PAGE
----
Senate Democrats Block Zika Bill Over Planned Parenthood Fight

    At least 17 babies in the U.S. have been born with severe birth defects linked to Zika, which is carried by mosquitos. (coniferconifer / CC-BY-2.0)

    At least 17 babies in the U.S. have been born with severe birth defects linked to Zika, which is carried by mosquitos. (coniferconifer / CC-BY-2.0)

Senate Democrats again blocked a $1.1 billion plan to fight the Zika virus Tuesday, demanding that Republicans drop an effort to prevent Planned Parenthood from receiving money to fight the mosquito-borne disease.

The New York Times reports:

Democrats, who had essentially blocked the same legislation in late June, had enough votes Tuesday to prevent Congress from moving emergency funding public health experts say is desperately needed as they prepare for the possibility that Zika will spread to other states along the gulf coast. The vote was 52 to 46, and Republicans needed 60 votes to advance the bill.

Senator Mitch McConnell of Kentucky, the Republican majority leader, said that although efforts to fight the virus had produced encouraging results, the problem was far from over.

“It’s hard to explain why, despite their own calls for funding, Democrats would block plans to keep women and babies safe from Zika,” Mr. McConnell said before the vote.

Because of the standoff, lawmakers say they expect to address the funding issue by the end of the month as part of a must-pass, stopgap spending measure. That legislation would be intended to keep the government funded because it seems increasingly likely that Congress will not pass its annual spending bills by then.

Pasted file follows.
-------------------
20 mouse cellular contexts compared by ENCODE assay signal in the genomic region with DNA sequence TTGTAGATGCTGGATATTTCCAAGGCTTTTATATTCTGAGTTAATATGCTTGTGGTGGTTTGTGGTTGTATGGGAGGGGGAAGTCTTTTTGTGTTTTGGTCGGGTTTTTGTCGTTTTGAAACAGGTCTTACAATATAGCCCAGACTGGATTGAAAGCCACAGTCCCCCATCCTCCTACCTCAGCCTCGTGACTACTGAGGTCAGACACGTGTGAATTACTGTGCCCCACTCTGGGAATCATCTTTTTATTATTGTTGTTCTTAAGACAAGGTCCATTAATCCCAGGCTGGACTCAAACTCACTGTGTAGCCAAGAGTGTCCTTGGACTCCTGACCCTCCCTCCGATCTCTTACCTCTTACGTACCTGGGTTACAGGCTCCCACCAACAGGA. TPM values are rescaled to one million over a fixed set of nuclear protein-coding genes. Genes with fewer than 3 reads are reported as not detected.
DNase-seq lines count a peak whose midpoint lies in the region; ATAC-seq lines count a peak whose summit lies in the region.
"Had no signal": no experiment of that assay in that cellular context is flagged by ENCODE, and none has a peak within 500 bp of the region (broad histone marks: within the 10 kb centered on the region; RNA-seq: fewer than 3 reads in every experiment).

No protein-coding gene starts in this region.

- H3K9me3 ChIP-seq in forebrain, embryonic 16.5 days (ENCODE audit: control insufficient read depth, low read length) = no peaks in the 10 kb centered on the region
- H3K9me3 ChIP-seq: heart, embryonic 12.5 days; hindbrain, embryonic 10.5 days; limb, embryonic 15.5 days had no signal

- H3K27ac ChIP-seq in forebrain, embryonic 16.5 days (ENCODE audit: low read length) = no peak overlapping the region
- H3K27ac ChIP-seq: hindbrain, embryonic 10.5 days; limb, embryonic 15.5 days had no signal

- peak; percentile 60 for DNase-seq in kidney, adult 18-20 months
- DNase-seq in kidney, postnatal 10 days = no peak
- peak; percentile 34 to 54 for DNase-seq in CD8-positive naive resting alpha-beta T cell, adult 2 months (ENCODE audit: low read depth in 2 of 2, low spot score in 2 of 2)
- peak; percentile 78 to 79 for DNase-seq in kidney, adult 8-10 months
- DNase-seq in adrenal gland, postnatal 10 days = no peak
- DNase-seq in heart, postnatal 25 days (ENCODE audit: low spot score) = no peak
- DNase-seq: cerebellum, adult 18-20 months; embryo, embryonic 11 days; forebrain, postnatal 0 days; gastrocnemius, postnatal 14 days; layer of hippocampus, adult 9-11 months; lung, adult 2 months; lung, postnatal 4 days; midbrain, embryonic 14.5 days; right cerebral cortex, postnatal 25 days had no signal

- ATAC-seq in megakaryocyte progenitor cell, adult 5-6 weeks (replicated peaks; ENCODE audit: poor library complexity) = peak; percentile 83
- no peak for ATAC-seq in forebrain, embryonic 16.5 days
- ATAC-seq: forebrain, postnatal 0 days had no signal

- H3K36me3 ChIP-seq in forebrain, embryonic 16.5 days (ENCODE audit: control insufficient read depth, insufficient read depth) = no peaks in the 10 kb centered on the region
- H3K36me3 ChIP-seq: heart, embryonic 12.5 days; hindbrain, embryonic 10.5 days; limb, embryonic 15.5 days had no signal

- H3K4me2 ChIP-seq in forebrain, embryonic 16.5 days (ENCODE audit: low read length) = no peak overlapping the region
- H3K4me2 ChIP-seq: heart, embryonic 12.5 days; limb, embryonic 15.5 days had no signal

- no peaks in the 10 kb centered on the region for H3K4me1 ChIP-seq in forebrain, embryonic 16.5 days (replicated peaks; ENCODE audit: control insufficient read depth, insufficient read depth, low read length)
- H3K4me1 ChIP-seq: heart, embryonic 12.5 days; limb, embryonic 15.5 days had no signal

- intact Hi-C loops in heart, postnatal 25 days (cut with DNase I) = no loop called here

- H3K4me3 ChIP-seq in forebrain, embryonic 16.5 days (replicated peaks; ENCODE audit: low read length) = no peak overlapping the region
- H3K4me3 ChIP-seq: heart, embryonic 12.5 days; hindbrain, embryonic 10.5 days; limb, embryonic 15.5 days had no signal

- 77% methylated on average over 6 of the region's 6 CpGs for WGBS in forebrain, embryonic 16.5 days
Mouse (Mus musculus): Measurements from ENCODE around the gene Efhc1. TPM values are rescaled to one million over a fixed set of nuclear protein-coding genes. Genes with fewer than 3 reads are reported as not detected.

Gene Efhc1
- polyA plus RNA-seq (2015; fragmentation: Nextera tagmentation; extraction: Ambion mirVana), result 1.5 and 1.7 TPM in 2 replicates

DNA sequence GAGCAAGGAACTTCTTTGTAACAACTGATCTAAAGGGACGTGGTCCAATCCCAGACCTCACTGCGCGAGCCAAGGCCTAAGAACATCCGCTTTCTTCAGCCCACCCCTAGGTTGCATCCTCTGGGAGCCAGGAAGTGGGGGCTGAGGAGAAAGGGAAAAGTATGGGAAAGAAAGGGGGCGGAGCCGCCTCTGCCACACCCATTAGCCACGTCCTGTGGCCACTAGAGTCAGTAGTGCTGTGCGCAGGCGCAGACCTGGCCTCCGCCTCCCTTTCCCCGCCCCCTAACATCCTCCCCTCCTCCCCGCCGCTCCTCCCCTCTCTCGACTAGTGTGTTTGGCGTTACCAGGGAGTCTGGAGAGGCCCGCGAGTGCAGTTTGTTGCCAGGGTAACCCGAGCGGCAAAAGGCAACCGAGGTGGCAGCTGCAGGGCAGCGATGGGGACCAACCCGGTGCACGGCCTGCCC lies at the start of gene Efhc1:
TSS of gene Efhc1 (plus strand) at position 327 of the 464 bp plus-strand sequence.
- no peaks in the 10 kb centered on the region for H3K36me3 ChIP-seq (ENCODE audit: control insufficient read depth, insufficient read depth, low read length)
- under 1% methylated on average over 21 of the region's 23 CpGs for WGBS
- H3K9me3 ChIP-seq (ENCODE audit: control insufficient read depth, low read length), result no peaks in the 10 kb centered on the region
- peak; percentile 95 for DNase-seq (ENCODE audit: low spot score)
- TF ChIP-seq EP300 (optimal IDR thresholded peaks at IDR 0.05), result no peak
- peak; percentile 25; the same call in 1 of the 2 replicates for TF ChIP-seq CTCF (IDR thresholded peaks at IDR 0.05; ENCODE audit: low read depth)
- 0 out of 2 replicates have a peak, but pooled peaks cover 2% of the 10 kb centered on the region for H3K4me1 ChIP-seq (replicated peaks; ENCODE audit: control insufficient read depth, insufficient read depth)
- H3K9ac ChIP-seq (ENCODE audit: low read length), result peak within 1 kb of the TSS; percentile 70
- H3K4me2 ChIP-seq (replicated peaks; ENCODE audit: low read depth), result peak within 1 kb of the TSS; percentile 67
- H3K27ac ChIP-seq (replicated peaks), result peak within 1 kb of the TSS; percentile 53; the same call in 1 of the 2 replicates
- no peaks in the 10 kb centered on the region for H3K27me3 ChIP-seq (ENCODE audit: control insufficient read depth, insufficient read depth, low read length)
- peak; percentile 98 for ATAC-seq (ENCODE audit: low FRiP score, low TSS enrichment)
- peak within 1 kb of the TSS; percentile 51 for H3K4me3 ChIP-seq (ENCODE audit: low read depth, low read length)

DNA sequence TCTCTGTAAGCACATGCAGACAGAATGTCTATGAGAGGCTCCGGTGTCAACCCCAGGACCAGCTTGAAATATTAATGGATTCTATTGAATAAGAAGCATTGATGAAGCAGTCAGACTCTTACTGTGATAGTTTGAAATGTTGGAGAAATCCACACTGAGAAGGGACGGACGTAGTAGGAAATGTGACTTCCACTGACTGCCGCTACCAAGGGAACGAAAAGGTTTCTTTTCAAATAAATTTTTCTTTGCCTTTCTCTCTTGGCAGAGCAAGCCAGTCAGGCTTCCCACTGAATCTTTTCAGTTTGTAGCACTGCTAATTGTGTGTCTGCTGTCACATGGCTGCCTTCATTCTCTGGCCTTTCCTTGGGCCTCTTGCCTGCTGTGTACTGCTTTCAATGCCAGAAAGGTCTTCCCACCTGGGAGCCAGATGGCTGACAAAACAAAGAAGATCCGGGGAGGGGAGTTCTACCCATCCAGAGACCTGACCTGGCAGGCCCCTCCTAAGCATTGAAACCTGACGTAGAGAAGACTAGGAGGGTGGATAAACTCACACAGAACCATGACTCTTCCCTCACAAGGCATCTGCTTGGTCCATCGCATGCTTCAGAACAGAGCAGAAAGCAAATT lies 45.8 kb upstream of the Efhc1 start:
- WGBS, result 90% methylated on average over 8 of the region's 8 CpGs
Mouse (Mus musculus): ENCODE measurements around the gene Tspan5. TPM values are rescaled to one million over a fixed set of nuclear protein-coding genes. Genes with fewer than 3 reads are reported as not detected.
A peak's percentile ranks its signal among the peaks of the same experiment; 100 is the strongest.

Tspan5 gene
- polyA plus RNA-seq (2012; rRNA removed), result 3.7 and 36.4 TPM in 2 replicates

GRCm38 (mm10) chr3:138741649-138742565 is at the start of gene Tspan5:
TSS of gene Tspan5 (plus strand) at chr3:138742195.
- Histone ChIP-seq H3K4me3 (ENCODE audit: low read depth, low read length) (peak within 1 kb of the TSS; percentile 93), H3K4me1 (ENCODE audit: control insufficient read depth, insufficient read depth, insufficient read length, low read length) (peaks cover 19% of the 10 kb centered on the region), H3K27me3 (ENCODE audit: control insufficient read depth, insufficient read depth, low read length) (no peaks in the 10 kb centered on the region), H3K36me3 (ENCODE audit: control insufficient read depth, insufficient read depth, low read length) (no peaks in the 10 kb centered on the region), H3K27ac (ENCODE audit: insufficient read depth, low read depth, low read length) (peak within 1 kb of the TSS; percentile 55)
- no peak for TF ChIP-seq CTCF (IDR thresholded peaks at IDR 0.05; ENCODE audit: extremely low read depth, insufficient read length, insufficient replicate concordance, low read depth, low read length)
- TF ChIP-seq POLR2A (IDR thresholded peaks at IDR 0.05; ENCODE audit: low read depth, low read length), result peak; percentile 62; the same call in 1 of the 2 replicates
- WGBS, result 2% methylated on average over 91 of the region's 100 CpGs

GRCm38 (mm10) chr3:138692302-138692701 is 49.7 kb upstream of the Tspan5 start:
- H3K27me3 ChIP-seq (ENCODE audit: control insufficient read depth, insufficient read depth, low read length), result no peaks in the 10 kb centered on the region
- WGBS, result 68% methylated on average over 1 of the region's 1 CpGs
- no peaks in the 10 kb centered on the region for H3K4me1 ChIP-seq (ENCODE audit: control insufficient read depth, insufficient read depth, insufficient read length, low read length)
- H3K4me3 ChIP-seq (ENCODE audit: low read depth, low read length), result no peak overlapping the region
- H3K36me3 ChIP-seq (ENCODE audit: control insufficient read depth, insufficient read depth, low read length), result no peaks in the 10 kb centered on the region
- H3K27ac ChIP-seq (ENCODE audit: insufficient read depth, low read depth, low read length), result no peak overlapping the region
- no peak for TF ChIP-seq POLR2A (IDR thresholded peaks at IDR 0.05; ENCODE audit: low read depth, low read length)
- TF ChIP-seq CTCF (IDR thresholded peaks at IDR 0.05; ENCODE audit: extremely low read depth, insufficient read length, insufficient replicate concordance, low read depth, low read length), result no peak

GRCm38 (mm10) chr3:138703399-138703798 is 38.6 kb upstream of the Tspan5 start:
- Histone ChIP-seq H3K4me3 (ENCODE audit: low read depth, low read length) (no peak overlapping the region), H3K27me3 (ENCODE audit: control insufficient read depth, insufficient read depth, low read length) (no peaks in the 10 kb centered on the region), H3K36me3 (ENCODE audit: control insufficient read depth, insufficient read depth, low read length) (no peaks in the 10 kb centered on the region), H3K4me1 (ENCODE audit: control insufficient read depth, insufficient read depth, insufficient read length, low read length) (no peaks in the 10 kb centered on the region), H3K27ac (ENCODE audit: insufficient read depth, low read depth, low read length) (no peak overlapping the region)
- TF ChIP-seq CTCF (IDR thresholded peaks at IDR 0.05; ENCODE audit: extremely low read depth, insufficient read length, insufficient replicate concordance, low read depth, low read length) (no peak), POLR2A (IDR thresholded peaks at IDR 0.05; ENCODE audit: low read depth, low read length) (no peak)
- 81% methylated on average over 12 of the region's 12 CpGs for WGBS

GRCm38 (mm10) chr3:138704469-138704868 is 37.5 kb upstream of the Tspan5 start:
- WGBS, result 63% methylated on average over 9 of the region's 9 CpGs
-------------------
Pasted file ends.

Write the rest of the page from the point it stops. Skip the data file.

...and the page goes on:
But that may not be soon enough, some health experts say. Calls for additional funding gained urgency last week when Dr. Thomas R. Frieden, the head of the Centers for Disease Control and Prevention, announced that his agency has used almost all of the $222 million it was allocated to fight the virus. He warned that some plans, such as a mosquito control program in hard-hit Puerto Rico, would have to be axed without more money soon.

As of late August, there were more than 16,800 cases of Zika in the United States, including Puerto Rico, where the concentration of cases was highest. The potential remains for many more cases to develop before peak mosquito season ends in November.

Continue reading.

—Posted by Alexander Reed Kelly.

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